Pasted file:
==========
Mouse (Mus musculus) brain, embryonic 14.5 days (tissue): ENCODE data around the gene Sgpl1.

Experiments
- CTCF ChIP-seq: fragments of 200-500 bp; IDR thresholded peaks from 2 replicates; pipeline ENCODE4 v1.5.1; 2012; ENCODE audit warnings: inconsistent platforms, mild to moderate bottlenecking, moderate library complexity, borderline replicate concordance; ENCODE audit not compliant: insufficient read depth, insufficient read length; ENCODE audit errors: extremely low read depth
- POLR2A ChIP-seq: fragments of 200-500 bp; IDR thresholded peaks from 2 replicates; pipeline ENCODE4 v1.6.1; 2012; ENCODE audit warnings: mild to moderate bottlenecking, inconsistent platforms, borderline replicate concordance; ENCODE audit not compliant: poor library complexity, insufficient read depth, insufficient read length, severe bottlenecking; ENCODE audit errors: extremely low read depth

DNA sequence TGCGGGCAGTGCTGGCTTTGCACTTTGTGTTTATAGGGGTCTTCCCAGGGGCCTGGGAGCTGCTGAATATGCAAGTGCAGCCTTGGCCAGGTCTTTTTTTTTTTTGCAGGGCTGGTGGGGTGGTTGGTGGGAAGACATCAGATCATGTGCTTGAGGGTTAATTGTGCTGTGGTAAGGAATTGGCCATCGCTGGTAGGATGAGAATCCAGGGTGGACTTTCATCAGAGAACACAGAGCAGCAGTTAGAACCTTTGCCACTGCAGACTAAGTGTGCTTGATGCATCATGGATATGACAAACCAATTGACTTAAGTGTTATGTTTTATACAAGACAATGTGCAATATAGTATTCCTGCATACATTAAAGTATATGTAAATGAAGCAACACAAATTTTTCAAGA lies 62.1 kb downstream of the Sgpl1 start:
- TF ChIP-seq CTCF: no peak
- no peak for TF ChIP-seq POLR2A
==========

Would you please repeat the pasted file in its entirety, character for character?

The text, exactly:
Mouse (Mus musculus) brain, embryonic 14.5 days (tissue): ENCODE data around the gene Sgpl1.

Experiments
- CTCF ChIP-seq: fragments of 200-500 bp; IDR thresholded peaks from 2 replicates; pipeline ENCODE4 v1.5.1; 2012; ENCODE audit warnings: inconsistent platforms, mild to moderate bottlenecking, moderate library complexity, borderline replicate concordance; ENCODE audit not compliant: insufficient read depth, insufficient read length; ENCODE audit errors: extremely low read depth
- POLR2A ChIP-seq: fragments of 200-500 bp; IDR thresholded peaks from 2 replicates; pipeline ENCODE4 v1.6.1; 2012; ENCODE audit warnings: mild to moderate bottlenecking, inconsistent platforms, borderline replicate concordance; ENCODE audit not compliant: poor library complexity, insufficient read depth, insufficient read length, severe bottlenecking; ENCODE audit errors: extremely low read depth

DNA sequence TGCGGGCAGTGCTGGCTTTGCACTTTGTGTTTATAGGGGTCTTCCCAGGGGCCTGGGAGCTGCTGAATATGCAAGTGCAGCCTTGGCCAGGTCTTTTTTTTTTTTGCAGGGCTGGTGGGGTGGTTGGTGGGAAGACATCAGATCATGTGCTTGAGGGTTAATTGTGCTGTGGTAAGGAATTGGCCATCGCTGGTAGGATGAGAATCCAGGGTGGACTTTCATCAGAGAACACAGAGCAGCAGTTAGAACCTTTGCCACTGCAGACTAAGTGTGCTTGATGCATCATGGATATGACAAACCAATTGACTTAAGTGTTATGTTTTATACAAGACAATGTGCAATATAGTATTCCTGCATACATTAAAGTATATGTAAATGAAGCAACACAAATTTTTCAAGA lies 62.1 kb downstream of the Sgpl1 start:
- TF ChIP-seq CTCF: no peak
- no peak for TF ChIP-seq POLR2A